louise girling designed the dining table (facing page, top) and then
surrounded it with classic Tolix metal chairs. The sitting room (facing
page, bottom) is appointed with a saddle leather chair by Garza Marfa
and accented by antique Indian exercise clubs on the mantel. The
19th-century farmhouse with its 18th-century barn (above) sits high
above Friendship Harbor. Wide pine-board floors add warmth to a
bedroom (top), which, like the rest of the house, is lightly furnished
with an eclectic mix of antique and contemporary objects.
It’s not a summer colony for the
yacht-club crowd but a working
port where every other house
has boats, buoys, and stacks of
lobster traps in the yard. The
dominant aesthetic is whitewash and weathered, and fishing boats outnumber sailboats
in the harbor.
Daphne Howard’s family
has been summering in Friendship for four generations, ever since her great aunt and uncle co-founded Camp Friendship, the venerable children’s camp that still
operates on Crotch Island just off the eastern shore. The summer
community here is a modest settlement of longtime seasonal residents whose idea of a big soiree is the Saturday night cookout that
draws every canoe, kayak, powerboat, and sailboat in town over to
A former QVC buyer who now co-owns a television marketing
company, Daphne lives in suburban Philadelphia with her husband,
Rob, an insurance executive. But this hardscrabble fishing village is
where they wanted to create their home away from home.
“My goal,” says Daphne, “was to own my own house in Friend-
ship. I looked for 10 years and couldn’t find anything. Then we found
this place. It was in terrible shape, but I just had to have it.”
Perched on a hill on Bradford Point, “this place” is a 19th-century
farmhouse with an 18th-century barn attended by an ancient horse
chestnut tree, great stone slabs, and broad lawns that sweep down to
the harbor. When the couple purchased the farm in November 2013, it
was dark, dingy, and uninviting, but Daphne knew her childhood friend
Louise Girling — who had helped renovate the Howards’ home in Penn-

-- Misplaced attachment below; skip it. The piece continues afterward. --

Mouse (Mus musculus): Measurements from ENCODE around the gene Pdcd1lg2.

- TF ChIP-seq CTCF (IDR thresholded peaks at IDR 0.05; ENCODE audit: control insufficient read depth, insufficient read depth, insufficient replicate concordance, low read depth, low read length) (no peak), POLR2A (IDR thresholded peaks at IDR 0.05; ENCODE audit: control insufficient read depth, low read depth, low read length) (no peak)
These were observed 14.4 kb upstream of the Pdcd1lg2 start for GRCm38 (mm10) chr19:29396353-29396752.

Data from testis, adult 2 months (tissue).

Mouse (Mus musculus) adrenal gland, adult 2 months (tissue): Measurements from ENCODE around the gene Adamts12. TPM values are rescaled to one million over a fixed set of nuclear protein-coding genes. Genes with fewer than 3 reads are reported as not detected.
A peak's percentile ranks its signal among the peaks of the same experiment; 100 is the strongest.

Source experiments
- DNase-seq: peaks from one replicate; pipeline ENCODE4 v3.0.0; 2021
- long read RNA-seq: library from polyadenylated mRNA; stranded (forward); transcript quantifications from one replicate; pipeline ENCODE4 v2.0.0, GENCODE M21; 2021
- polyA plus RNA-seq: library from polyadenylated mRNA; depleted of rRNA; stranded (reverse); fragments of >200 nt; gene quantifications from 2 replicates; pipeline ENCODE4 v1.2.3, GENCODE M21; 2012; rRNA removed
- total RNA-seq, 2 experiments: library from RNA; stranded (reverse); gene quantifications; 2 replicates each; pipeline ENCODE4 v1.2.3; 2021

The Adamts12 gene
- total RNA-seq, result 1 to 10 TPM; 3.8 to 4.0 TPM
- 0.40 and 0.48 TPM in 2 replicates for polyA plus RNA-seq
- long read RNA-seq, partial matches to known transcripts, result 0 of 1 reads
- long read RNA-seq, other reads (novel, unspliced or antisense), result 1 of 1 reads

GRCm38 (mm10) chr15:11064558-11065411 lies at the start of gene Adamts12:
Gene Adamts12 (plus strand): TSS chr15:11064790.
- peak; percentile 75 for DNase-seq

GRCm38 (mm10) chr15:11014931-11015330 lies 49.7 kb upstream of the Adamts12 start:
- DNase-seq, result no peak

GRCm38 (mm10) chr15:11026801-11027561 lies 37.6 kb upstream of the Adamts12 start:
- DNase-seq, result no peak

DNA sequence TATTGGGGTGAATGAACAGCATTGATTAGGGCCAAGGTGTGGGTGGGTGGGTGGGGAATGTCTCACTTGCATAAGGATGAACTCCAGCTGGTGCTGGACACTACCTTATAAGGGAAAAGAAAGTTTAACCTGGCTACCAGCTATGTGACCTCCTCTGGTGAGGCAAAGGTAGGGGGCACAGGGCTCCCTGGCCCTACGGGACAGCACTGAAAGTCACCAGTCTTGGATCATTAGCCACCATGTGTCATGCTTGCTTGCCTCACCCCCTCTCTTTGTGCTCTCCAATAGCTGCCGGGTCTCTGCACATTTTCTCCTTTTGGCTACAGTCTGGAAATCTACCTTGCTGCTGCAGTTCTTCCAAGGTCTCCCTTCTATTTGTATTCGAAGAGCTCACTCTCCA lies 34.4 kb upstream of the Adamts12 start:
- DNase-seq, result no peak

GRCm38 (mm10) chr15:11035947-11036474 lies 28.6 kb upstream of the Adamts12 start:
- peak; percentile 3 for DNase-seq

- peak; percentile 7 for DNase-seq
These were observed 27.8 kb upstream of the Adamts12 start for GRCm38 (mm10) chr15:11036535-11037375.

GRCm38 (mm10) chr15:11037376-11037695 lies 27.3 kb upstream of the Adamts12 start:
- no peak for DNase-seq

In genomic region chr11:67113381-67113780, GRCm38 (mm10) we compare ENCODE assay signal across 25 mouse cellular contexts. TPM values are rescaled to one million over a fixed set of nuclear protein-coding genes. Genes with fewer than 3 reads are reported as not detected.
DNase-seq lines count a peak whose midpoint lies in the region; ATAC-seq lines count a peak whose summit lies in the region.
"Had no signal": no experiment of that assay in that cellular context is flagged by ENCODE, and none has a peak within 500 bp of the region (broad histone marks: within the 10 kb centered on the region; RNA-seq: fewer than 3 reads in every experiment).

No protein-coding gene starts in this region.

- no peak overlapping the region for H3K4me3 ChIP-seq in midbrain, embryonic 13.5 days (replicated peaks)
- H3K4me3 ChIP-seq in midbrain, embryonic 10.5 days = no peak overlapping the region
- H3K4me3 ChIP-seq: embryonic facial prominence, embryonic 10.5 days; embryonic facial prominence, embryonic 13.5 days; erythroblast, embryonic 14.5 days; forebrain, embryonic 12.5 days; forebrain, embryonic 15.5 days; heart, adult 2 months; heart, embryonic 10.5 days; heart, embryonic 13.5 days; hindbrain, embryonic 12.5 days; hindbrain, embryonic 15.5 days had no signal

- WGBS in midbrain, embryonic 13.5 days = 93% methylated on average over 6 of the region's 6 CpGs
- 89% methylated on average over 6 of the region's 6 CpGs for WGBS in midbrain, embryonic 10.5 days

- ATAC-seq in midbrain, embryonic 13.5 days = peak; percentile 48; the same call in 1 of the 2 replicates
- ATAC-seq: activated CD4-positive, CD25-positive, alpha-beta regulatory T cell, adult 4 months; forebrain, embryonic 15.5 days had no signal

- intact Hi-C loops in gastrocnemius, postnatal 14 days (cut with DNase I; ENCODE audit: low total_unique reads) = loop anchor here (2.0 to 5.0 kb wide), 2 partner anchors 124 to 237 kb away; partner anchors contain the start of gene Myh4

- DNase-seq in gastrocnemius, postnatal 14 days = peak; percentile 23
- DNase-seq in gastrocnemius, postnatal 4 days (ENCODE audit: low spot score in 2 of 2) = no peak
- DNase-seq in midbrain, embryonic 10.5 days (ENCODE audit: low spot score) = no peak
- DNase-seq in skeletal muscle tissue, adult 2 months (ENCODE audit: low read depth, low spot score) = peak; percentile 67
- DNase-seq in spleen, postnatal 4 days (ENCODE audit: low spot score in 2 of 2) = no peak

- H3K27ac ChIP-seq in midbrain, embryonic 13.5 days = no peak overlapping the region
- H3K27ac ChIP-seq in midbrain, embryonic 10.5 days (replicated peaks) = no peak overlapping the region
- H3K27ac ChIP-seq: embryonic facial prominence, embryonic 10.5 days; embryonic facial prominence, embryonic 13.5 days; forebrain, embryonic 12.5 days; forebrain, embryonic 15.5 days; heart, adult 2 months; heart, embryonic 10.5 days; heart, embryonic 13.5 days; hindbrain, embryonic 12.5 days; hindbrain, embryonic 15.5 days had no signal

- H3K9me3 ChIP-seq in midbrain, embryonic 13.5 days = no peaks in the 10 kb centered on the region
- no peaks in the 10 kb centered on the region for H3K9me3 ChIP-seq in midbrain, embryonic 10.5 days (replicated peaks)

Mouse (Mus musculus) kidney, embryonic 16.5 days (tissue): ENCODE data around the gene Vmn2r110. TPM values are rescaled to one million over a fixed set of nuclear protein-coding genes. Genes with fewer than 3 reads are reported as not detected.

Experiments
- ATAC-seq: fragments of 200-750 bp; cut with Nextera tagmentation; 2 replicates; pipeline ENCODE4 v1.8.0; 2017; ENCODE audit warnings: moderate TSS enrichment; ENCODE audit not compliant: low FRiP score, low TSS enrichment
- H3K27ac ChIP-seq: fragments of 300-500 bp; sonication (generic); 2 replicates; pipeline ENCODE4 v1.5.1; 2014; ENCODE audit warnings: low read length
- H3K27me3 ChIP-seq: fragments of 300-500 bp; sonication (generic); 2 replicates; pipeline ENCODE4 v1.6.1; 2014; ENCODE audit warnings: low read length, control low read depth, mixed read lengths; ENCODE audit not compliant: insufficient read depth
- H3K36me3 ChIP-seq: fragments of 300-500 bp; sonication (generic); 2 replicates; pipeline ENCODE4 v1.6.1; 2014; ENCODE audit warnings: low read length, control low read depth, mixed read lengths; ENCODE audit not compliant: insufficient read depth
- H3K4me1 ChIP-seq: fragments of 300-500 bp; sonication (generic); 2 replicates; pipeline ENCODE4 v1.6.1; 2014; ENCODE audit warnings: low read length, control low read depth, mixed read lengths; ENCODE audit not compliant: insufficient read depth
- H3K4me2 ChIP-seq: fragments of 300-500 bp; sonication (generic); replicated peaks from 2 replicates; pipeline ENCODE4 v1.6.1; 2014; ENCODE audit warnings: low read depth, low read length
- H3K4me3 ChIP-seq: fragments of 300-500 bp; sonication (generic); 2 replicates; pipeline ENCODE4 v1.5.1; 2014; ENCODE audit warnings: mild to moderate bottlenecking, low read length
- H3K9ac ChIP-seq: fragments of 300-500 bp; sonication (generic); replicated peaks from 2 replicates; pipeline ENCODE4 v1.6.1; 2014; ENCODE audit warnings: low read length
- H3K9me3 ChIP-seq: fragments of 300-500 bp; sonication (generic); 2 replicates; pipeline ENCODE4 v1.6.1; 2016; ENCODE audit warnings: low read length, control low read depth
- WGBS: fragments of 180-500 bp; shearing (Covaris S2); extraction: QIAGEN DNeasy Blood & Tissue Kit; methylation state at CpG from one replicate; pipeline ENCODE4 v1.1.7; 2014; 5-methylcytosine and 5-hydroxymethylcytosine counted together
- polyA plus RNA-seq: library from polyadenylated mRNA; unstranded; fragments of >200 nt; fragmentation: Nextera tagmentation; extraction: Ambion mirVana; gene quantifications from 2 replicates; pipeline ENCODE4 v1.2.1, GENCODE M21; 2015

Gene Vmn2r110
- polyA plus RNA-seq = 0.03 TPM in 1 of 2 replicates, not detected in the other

sylvania — would know how to brighten up the place.
“Louise knows me so well,” says Daphne. “She knew we wanted
open space. Friendship is all about entertaining family. We go up in the
winter as well as the summer, so we wanted something open but cozy.”
Girling, whose firm, lbgdesign, is based in San Diego and Marfa,
Texas, describes the interior renovation as “Swedish modern farmhouse.” To create ample open space and invite in lots of natural light,
the designer, whose firm works in architecture, landscape, and interiors, removed various inside walls. Minimal furnishings, textured textiles, sheepskins, white walls, colorful artwork, and white painted-wood floors add a casual barefoot aesthetic.
The kitchen and living area are located in the long ell between
the barn and the house proper. Just one room wide, the space receives
natural light from banks of windows on both sides. In the kitchen, the
focus is not so much the island and food-prep area as it is the broad
daybed nook that allows family and friends to lounge, out of the way,
while meals are being prepared.
The white oak island was custom made by local cabinetmaker Jeff
Walsh, but the cabinets are off-the-rack IKEA boxes with doors from
Semihandmade, a design company specializing in aftermarket doors
for IKEA case goods. “A lot of my colleagues’ clients spend hundreds of
thousands of dollars on kitchens,” says Girling, “but I’m a huge IKEA
fan. The cabinets are really well made.”
The first floor progresses from the 1740 barn through the ell, where
there is also a pantry and laundry room, then into the 1860 main house.
Here, the dining room, sitting room, and office wrap around the center
staircase. The dining table, designed by Girling and built by Walsh,
IS THE REAL